Fog Creek Software
Discussion Board

Welcome! and rules

Joel on Software

Does new Win 64 bit Pro have 64 bit CLR yet

I've been reading all the news blurbs.

But have not found where it says that .Net CLR has been released witht he new 64 bit OS.

If so does anyone know of any speed advantages of running 64 bit when using large amounts ~ 2GB of data in .Net programs.

Also will we still have to wait on the new version of Visual Studio before we can compile .Net programs with more than 2 GB of data area?

Gary A. Miller
Monday, May 2, 2005

I just installed Win XP x64 on my system at home and there is no .NET on it at all.  The 64-bit CLR is part of .NET 2.0 and you can get the beta versions from MS, but thats about it.

Steve Maier
Monday, May 2, 2005

There is no such thing as "compiling for 64-bit .NET". Presuming the application was written properly (i.e., with ignorance of the exact size of pointers), it will run unchanged.

Brad Wilson [MSFT]
Monday, May 2, 2005

`There is no such thing as "compiling for 64-bit .NET"'

I argued the same thing on Slashdot, and was slapped down. Turns out that Visual Studio, and the normal .NET SDK compilers, are tagging assemblies with a 32-bit CPU flag. They do this because COM proxies, and many depended upon components, are 32-bits. In this case these assemblies will run in the 32-bit thunking layer of .NET.

Dennis Forbes
Tuesday, May 3, 2005

That isn't entirely true.

By default it will run on a x64 as a 64-bit application and as a 32-bit application on x86 processors.

What they are talking about is the issue that applications cannot reference multiple bit levels. In other words, if you use a 32-bit COM DLL in your .NET application then you need to compile it specifically as 32-bit.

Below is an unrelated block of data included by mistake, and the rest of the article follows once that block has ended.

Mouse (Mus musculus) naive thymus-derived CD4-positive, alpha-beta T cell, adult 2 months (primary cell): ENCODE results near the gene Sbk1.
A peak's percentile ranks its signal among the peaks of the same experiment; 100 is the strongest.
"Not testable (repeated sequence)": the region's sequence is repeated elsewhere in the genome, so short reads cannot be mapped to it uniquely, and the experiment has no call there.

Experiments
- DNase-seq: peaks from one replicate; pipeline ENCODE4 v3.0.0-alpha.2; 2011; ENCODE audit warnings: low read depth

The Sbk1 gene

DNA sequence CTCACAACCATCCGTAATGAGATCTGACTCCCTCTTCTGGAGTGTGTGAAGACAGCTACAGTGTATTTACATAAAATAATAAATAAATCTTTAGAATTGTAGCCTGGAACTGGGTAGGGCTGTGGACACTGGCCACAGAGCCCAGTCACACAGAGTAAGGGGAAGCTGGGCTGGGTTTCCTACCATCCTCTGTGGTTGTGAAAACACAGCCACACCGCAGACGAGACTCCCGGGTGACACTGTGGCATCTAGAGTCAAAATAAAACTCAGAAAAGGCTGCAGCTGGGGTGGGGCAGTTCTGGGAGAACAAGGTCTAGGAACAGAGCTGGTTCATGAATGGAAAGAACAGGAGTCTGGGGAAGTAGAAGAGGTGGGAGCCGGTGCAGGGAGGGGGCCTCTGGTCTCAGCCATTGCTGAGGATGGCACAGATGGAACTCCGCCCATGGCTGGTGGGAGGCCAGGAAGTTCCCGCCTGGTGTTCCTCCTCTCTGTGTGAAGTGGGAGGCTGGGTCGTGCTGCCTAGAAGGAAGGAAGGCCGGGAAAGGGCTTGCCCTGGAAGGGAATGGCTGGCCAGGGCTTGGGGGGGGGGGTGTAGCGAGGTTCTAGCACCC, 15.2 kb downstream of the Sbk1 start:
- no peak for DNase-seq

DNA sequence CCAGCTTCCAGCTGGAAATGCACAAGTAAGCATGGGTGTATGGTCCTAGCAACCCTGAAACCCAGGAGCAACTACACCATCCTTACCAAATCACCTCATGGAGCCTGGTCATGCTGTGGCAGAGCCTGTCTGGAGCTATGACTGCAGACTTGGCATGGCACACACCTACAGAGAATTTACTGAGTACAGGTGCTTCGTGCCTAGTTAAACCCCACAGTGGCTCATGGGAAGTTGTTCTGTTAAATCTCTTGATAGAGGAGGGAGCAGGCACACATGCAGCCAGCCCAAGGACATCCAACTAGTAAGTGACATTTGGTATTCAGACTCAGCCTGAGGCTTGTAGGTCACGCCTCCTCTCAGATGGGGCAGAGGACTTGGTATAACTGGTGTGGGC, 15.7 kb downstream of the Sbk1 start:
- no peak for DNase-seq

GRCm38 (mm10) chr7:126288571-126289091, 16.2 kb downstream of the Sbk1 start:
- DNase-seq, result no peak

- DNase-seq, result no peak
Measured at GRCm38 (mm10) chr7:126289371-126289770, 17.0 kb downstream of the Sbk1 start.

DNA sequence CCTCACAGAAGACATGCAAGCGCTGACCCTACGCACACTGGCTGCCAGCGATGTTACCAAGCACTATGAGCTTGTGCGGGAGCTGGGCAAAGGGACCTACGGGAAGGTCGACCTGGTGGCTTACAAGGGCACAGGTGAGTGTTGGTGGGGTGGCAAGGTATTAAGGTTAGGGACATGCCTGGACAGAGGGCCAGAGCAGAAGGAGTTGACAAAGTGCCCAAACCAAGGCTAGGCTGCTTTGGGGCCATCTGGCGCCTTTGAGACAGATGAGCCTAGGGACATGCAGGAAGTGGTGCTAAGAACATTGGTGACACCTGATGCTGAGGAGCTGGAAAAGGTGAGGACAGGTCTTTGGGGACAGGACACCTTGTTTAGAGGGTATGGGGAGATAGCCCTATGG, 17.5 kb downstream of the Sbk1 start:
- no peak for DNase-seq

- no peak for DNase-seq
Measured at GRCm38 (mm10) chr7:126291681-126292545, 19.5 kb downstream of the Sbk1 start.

If on the other hand you are entirely managed code - or you have a 64-bit version of any non-managed dll - then you can run on anycpu and have it run at the same bit level as the processor.

Tuesday, May 3, 2005


Right, ideally that is how it would work. But in practical reality, Visual Studio, the one we have today, is marking every assembly as 32-bit. Whidbey (VS 2005) will be the first that marks assemblies platform neutral.

So presuming that you don't access anything 32-bit, your current apps will still need changes (even if it's just the changing of a flag - not sure if this could be done externally for signed builds) to run in 64-bit mode.

Dennis Forbes
Tuesday, May 3, 2005

Changing the flags externally is pretty easy. You can use the corflags.exe application that comes with the 2.0 SDK for the same. You can thus run your v1.1 applications as native 64-bit processes.

Jeswin P
Saturday, June 11, 2005

*  Recent Topics

*  Fog Creek Home